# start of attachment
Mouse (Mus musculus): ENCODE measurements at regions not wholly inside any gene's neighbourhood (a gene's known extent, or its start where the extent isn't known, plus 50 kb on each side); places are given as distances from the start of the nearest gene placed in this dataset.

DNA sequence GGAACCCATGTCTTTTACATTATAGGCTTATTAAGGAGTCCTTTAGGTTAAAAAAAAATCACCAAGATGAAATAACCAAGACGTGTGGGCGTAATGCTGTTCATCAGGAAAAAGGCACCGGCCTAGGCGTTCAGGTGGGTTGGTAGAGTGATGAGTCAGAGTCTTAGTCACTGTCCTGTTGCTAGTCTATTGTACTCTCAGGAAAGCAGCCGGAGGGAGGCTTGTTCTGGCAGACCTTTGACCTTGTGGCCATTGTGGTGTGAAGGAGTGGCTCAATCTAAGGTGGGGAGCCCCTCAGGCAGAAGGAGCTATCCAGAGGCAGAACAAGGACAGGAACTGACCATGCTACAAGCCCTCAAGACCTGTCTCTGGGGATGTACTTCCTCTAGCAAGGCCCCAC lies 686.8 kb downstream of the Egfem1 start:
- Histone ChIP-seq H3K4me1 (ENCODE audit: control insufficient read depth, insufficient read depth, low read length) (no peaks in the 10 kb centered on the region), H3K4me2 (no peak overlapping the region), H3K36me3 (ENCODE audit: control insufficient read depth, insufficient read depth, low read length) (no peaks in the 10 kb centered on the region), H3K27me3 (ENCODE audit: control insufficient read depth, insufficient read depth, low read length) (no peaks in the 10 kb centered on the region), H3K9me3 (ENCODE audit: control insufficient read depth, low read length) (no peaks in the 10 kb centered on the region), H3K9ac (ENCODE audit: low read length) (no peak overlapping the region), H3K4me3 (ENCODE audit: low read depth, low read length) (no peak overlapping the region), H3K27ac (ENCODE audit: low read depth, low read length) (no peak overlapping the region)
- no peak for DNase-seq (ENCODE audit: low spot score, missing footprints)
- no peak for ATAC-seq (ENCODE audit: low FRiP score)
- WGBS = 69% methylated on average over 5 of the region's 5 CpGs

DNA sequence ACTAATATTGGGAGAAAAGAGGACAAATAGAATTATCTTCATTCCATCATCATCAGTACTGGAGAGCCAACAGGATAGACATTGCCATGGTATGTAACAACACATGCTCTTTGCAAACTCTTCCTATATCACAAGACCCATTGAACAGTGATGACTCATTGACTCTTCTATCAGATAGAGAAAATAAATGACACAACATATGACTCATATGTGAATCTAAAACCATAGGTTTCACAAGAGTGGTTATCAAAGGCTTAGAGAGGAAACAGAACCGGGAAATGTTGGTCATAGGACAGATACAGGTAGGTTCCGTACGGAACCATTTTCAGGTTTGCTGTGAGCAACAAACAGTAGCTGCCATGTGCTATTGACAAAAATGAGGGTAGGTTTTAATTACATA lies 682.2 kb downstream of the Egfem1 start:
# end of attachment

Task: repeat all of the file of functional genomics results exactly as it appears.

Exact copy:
Mouse (Mus musculus): ENCODE measurements at regions not wholly inside any gene's neighbourhood (a gene's known extent, or its start where the extent isn't known, plus 50 kb on each side); places are given as distances from the start of the nearest gene placed in this dataset.

DNA sequence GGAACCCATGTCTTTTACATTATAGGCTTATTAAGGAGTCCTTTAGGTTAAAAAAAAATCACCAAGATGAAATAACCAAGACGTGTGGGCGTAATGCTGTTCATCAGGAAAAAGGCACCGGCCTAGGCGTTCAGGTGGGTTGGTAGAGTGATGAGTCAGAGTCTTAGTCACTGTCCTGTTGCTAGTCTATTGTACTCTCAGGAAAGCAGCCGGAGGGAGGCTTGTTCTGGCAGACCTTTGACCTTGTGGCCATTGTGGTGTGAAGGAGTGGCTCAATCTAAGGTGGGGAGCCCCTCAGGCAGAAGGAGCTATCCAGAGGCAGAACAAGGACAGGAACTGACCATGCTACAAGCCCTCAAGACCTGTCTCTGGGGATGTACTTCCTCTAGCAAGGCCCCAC lies 686.8 kb downstream of the Egfem1 start:
- Histone ChIP-seq H3K4me1 (ENCODE audit: control insufficient read depth, insufficient read depth, low read length) (no peaks in the 10 kb centered on the region), H3K4me2 (no peak overlapping the region), H3K36me3 (ENCODE audit: control insufficient read depth, insufficient read depth, low read length) (no peaks in the 10 kb centered on the region), H3K27me3 (ENCODE audit: control insufficient read depth, insufficient read depth, low read length) (no peaks in the 10 kb centered on the region), H3K9me3 (ENCODE audit: control insufficient read depth, low read length) (no peaks in the 10 kb centered on the region), H3K9ac (ENCODE audit: low read length) (no peak overlapping the region), H3K4me3 (ENCODE audit: low read depth, low read length) (no peak overlapping the region), H3K27ac (ENCODE audit: low read depth, low read length) (no peak overlapping the region)
- no peak for DNase-seq (ENCODE audit: low spot score, missing footprints)
- no peak for ATAC-seq (ENCODE audit: low FRiP score)
- WGBS = 69% methylated on average over 5 of the region's 5 CpGs

DNA sequence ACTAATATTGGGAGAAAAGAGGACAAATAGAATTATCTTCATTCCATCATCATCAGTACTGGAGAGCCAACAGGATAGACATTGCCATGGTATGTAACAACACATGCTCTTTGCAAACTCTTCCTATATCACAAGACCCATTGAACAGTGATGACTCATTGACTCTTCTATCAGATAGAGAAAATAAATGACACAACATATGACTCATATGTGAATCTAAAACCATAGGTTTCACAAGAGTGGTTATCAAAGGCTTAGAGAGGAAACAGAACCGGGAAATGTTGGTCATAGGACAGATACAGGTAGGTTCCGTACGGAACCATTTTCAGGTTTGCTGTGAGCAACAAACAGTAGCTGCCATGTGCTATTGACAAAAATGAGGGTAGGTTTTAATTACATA lies 682.2 kb downstream of the Egfem1 start: